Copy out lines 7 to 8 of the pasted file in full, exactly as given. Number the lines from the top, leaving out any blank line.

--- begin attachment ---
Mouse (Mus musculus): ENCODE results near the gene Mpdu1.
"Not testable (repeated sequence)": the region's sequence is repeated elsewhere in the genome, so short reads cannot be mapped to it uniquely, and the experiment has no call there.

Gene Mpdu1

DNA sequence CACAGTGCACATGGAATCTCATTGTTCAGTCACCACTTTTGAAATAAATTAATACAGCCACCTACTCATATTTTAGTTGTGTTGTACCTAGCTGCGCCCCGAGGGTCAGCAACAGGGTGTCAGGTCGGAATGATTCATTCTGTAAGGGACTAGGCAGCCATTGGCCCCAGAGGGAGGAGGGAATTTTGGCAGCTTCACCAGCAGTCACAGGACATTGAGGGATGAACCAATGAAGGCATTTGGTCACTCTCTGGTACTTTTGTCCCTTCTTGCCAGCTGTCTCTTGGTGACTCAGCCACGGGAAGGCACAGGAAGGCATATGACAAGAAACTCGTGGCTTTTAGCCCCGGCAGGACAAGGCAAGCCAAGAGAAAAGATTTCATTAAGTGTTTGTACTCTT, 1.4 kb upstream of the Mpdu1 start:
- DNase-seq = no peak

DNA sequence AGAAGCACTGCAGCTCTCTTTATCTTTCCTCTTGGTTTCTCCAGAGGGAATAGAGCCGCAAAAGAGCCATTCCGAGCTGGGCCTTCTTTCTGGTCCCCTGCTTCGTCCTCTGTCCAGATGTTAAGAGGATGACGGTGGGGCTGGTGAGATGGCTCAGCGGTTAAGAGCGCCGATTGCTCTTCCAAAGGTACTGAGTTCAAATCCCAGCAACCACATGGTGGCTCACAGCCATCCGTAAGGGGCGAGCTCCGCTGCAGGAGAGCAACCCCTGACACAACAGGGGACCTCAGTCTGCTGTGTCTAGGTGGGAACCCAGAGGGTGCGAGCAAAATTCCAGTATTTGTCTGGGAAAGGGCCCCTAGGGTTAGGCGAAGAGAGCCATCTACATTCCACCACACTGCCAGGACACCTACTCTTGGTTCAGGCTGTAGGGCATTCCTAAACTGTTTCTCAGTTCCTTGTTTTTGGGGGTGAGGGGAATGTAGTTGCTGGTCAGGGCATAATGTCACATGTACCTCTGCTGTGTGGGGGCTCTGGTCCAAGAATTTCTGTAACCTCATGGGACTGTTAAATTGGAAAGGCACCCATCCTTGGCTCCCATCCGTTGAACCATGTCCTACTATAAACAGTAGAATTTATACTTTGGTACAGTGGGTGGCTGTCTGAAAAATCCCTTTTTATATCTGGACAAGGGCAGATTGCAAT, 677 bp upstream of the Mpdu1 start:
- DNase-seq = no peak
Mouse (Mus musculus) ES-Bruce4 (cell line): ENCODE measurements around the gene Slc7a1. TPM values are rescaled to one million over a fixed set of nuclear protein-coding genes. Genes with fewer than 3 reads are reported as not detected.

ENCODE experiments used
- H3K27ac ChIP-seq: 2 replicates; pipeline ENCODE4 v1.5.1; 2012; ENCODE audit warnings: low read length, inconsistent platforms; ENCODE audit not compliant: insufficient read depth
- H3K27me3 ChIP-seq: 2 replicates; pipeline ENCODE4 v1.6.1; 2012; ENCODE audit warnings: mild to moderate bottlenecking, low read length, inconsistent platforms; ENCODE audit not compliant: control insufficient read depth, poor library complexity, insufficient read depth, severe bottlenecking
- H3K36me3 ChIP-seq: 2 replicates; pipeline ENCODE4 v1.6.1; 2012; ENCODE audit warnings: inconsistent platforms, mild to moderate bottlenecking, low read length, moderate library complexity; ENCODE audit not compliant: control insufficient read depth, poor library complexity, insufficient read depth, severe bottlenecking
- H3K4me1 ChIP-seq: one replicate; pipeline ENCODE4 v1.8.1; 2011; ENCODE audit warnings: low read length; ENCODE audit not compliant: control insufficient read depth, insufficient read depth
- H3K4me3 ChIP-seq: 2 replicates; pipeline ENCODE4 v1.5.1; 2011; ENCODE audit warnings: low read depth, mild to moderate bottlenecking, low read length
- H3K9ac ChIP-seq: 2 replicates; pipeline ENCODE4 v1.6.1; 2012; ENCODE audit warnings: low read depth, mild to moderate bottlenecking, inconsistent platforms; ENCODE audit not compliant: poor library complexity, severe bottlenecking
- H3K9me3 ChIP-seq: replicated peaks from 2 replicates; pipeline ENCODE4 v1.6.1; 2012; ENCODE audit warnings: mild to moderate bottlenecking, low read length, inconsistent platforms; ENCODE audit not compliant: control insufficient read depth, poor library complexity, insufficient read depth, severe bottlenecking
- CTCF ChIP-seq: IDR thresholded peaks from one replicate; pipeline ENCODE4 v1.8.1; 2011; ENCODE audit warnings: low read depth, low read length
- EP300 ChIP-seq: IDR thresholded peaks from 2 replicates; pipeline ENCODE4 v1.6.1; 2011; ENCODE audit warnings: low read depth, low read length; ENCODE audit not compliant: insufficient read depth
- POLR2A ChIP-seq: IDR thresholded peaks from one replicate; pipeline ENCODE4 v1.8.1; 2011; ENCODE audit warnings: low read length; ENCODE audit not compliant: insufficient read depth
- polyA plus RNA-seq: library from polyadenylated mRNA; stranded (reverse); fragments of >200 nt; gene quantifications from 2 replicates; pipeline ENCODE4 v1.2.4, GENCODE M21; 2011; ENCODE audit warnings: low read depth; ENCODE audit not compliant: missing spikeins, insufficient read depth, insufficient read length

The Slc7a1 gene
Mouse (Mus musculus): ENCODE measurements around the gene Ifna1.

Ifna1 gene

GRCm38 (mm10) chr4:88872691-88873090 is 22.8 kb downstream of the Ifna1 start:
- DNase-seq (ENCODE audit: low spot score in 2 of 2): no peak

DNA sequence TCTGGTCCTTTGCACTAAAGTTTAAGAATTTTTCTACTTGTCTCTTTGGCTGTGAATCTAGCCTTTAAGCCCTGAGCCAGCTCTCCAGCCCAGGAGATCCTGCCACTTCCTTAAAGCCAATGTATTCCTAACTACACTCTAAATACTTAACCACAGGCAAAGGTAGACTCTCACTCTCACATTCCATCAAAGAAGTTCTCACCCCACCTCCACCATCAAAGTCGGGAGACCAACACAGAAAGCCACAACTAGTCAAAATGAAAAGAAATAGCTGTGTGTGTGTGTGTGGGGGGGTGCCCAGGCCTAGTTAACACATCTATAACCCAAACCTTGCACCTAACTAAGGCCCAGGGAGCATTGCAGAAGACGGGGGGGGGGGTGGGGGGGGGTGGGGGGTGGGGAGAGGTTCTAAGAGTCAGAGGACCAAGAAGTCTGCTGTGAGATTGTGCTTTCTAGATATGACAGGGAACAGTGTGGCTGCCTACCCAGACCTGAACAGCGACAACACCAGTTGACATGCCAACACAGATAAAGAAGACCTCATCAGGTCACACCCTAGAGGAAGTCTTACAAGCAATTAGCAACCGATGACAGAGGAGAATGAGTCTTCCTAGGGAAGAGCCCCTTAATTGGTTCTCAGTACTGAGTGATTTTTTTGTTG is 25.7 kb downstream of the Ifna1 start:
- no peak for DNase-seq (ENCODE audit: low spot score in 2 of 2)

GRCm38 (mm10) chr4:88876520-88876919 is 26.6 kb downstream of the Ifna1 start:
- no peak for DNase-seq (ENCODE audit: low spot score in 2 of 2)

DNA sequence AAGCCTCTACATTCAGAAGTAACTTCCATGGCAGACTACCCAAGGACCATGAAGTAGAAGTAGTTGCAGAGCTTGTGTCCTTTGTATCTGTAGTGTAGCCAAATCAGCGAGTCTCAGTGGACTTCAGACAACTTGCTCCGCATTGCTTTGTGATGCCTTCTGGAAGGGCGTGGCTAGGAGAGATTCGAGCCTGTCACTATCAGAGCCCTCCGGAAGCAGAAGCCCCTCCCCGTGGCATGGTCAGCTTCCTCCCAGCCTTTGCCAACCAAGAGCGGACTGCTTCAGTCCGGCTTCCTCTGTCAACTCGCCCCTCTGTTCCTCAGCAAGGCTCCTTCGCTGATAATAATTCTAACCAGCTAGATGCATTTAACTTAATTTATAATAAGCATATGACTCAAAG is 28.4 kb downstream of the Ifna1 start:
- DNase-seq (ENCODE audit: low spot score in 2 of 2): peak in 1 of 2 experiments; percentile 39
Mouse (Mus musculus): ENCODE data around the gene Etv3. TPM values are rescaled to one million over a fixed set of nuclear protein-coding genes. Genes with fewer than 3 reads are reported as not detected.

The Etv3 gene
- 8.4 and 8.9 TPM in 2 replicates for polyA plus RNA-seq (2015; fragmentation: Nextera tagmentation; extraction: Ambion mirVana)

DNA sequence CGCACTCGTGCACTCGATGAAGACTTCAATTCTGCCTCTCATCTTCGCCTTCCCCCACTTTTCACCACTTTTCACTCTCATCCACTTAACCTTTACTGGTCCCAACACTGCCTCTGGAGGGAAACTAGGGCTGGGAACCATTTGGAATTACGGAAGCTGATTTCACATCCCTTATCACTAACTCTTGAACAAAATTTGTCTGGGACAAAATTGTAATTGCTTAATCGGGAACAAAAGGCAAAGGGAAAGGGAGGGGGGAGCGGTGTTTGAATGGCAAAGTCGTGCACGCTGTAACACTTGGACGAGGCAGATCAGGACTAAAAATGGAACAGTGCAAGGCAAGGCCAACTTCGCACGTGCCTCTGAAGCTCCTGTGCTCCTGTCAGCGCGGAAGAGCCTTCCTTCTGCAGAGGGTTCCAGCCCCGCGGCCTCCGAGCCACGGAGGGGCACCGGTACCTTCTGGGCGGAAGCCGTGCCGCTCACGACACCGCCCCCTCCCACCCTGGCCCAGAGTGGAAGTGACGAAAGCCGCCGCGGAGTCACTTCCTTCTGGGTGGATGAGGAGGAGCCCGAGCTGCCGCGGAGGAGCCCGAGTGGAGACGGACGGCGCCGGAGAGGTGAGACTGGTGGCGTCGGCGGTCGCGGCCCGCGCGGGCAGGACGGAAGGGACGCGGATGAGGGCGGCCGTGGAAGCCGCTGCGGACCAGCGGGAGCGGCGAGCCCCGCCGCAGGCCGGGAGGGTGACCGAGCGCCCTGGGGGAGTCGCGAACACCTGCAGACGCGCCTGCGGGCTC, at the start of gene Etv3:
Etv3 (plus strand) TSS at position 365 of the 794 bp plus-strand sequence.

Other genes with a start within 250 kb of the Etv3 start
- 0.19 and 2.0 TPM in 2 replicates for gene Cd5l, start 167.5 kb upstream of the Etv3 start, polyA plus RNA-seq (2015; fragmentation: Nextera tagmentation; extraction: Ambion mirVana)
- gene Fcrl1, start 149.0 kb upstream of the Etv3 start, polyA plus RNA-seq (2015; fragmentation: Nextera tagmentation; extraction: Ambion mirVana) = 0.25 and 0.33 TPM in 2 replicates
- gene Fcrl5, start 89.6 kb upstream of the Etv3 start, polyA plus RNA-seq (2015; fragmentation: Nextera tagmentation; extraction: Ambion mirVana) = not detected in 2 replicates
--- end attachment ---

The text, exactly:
- DNase-seq = no peak
Mouse (Mus musculus) ES-Bruce4 (cell line): ENCODE measurements around the gene Slc7a1. TPM values are rescaled to one million over a fixed set of nuclear protein-coding genes. Genes with fewer than 3 reads are reported as not detected.